According to The Asahi Shimbun, leading agricultural machinery maker Kubota Corp. is planning to get its hands dirty and harvest more technical know-how on cultivating crops, to boost the sales of its farming machinery and the quality of customer service.
Kubota will set up an additional 11 directly managed farms across Japan for hands-on research on the kind of equipment its customers need, to help resuscitate the nation's agricultural industry.
While Kubota currently operates four farms throughout Japan, it plans to raise the number to 15 within five years, as the scale of agriculture changes after the Trans-Pacific Partnership (TPP) free trade pact was agreed to by member nations.
Kubota currently operates a farm in Yabu, Hyogo Prefecture, which has been designated a National Strategic Special Zone for agriculture, in addition to Niigata and elsewhere.
Last year, Kubota released its “Kubota Farm” strategy, which states the company will expand its number of directly managed farms across the country.
Kubota has begun preparations for new farming facilities in Fukushima, Toyama, Aichi, Kagawa and Okinawa prefectures. It will grow different crops in various ways at each of its farms, which are planned to cover around 1,000 hectares of area in total.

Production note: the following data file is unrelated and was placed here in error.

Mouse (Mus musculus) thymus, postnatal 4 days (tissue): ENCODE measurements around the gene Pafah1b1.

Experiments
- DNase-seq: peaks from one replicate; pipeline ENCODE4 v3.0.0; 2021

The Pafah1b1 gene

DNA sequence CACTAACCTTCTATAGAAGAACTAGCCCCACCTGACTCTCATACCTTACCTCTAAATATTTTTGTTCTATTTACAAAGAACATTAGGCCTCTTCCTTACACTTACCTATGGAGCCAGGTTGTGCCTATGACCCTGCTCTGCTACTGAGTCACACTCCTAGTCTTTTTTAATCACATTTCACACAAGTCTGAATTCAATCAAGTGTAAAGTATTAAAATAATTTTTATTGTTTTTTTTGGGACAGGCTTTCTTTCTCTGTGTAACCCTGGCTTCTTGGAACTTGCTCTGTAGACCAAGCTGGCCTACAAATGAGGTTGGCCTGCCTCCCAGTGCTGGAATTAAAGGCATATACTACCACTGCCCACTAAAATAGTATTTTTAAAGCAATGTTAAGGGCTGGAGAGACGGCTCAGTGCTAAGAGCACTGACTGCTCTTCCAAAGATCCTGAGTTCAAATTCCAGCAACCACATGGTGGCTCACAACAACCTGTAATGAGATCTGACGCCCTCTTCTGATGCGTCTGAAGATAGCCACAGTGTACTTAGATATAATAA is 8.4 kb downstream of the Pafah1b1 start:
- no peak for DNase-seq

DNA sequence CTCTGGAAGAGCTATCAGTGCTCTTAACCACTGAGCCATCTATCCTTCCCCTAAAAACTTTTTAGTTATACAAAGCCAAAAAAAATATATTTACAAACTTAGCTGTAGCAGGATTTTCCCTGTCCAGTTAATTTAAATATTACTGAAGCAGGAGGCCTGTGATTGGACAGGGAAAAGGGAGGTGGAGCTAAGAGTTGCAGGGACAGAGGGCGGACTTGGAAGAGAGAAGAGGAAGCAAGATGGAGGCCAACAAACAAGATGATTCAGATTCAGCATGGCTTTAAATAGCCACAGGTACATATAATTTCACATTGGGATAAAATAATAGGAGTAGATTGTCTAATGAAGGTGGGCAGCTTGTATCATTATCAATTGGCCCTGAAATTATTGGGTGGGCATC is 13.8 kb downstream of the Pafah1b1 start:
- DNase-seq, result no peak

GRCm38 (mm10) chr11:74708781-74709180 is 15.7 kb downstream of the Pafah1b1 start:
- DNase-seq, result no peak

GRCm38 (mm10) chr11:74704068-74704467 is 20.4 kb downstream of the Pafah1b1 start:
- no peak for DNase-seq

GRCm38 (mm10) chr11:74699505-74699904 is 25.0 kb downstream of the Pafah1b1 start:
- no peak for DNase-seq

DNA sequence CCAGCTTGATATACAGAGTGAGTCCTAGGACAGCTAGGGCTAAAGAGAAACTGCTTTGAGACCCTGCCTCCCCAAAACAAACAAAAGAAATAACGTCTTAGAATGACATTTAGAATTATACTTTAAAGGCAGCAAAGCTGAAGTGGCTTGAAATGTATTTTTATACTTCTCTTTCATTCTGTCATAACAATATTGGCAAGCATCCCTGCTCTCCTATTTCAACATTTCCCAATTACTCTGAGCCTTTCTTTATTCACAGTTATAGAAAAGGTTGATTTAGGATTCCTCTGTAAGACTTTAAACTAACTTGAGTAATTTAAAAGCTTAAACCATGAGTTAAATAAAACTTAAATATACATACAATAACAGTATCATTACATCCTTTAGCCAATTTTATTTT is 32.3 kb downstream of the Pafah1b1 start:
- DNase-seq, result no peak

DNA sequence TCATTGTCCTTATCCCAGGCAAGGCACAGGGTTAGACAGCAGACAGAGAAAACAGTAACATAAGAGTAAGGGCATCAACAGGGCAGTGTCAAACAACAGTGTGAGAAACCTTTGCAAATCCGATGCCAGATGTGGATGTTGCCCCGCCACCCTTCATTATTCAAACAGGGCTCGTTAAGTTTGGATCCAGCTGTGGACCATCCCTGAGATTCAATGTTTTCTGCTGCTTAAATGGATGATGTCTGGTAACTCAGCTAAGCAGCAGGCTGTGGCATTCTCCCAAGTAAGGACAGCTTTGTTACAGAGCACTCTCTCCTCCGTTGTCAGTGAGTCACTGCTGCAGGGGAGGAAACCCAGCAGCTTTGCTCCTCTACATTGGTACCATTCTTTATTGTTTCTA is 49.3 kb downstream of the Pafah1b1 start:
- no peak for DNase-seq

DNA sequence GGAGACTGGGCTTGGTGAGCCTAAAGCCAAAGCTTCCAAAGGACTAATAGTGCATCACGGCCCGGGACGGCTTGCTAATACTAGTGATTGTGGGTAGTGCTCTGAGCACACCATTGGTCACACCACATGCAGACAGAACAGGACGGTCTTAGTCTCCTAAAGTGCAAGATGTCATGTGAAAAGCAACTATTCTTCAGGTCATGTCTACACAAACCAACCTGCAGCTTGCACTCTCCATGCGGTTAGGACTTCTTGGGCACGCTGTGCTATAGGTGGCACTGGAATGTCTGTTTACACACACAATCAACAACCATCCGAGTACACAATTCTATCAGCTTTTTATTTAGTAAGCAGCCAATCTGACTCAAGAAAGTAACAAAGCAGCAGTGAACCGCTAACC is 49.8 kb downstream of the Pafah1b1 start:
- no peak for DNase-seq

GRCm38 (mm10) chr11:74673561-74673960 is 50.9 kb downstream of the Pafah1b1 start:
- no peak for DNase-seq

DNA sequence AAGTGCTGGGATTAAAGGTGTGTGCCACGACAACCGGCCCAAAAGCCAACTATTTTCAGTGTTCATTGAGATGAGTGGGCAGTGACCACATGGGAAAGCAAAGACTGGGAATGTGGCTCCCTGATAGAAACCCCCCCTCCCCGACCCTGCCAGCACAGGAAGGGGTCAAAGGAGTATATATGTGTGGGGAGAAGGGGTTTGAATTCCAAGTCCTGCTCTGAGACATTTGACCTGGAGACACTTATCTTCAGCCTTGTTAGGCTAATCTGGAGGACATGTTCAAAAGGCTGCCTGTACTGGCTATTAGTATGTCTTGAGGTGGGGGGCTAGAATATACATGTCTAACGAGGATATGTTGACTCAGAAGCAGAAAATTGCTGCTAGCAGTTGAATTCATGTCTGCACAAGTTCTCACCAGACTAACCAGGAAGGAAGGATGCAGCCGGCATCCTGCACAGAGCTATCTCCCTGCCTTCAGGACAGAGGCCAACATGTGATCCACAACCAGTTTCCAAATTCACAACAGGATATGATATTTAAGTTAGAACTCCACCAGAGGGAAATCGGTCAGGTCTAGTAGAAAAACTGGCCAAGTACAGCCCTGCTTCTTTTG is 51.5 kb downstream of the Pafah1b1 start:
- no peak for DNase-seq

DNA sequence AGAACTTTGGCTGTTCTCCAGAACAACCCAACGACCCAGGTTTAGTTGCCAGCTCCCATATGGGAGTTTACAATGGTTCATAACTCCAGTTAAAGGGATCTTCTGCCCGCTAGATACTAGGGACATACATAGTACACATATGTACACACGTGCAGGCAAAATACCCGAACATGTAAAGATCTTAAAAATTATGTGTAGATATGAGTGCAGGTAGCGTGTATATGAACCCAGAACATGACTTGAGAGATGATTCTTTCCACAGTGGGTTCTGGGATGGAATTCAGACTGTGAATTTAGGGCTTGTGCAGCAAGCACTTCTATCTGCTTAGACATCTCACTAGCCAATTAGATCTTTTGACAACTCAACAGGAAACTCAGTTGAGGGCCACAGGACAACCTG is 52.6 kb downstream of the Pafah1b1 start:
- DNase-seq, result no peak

Kubota will not only cultivate crops but produce processed foods from agricultural products.
On 3rd March, Nakakyusyu-Kubota Corp., a Kubota group firm, unveiled its recently installed brown rice paste plant in Kumamoto Prefecture to the media. The new factory will mash 100 tons of brown rice annually to make paste and sell it to bakeries and other parties.
Kubota is considering setting up a similar processing facility in Niigata Prefecture as well.
According to the 2015 Census of Agriculture and Forestry, 1.77 million people--20 percent less than in 2005--make their living from agriculture.
While the number of farmers who manage less than 1 hectare of farmland declined by 20 percent from 2010 in all prefectures except Hokkaido, Japan's most northerly prefecture, the number of farmers who manage 10 or more hectares of land rose by more than 20 percent during the same period.
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